10. MDR-TB

The emergence of multi drug-resistant tuberculosis (MDR-TB), defined as resistance to at least isoniazid and rifampicin, the two most important first line drugs, challenges global TB control. Extremely drug resistant TB (XDR), defined as MDR-TB with additional resistance to a fluoroquinolone and at least one of three injectable agents used in second line TB treatment (kanamycine, capreomycine, amikacine), increases the threat even more.

According to the WHO Global Tuberculosis Report 450 000 patients developped MDR-TB in 2012, and there were an estimated 170 000 deaths. By the end of 2012, 84 countries had reported at least one case of XDR. Coverage is low particularly in the African continent as a result of low capacity for testing for second-line medicines.

 

 

The figure above (from WHO global TB report 2013) shows the notified MDR-TB cases as a percentage of the estimated MDR-TB cases by country among the new and retreated TB cases notified in 2012. Over 60% of cases occur in China, India, the Russian Federation and South Africa alone.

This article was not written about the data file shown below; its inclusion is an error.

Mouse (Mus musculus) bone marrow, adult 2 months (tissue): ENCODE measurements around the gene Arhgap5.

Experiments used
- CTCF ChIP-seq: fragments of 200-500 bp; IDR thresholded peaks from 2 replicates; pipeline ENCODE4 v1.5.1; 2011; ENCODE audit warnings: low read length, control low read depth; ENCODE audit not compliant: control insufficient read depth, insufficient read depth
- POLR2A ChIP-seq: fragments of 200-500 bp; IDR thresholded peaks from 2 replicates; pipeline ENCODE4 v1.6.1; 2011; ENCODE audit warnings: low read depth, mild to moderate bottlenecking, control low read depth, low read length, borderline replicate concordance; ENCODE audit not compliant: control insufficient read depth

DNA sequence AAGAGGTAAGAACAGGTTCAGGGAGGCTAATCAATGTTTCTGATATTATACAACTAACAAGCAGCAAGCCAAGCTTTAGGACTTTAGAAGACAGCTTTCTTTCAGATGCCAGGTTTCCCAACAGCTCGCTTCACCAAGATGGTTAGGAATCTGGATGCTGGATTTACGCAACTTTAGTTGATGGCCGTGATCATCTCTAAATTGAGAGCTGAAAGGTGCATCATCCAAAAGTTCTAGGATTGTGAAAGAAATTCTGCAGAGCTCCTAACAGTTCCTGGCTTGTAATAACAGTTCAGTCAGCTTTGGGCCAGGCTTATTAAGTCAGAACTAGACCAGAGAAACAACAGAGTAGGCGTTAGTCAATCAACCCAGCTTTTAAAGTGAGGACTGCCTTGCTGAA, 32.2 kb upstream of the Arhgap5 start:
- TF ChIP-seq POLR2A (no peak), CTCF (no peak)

HIV is common among drug-resistant (DR) TB patients, although no exact figures are known. HIV coinfection is a significant challenge for the prevention, diagnosis and treatment of DR-TB.

Case fatality rates are high for MDR-TB and even higher for XDR-TB, more so in HIV-coinfected patients. In a report from Kwa-Zulu Natal, 50% of the patients with HIV-MDR-TB co-infection died within 16 days after presentation.

Early diagnosis of DR-TB and HIV, prompt treatment with adequate regimens, sound patient support and strong infection control measures are all essential components in the management of DR-TB in HIV-infected people.

For more reading and practical tables see the WHO documents :
Guidelines for the programmatic management of drug-resistant tuberculosis. Emergency update, 2008;
Guidelines for the programmatic management of drug-resistant tuberculosis – 2011 update.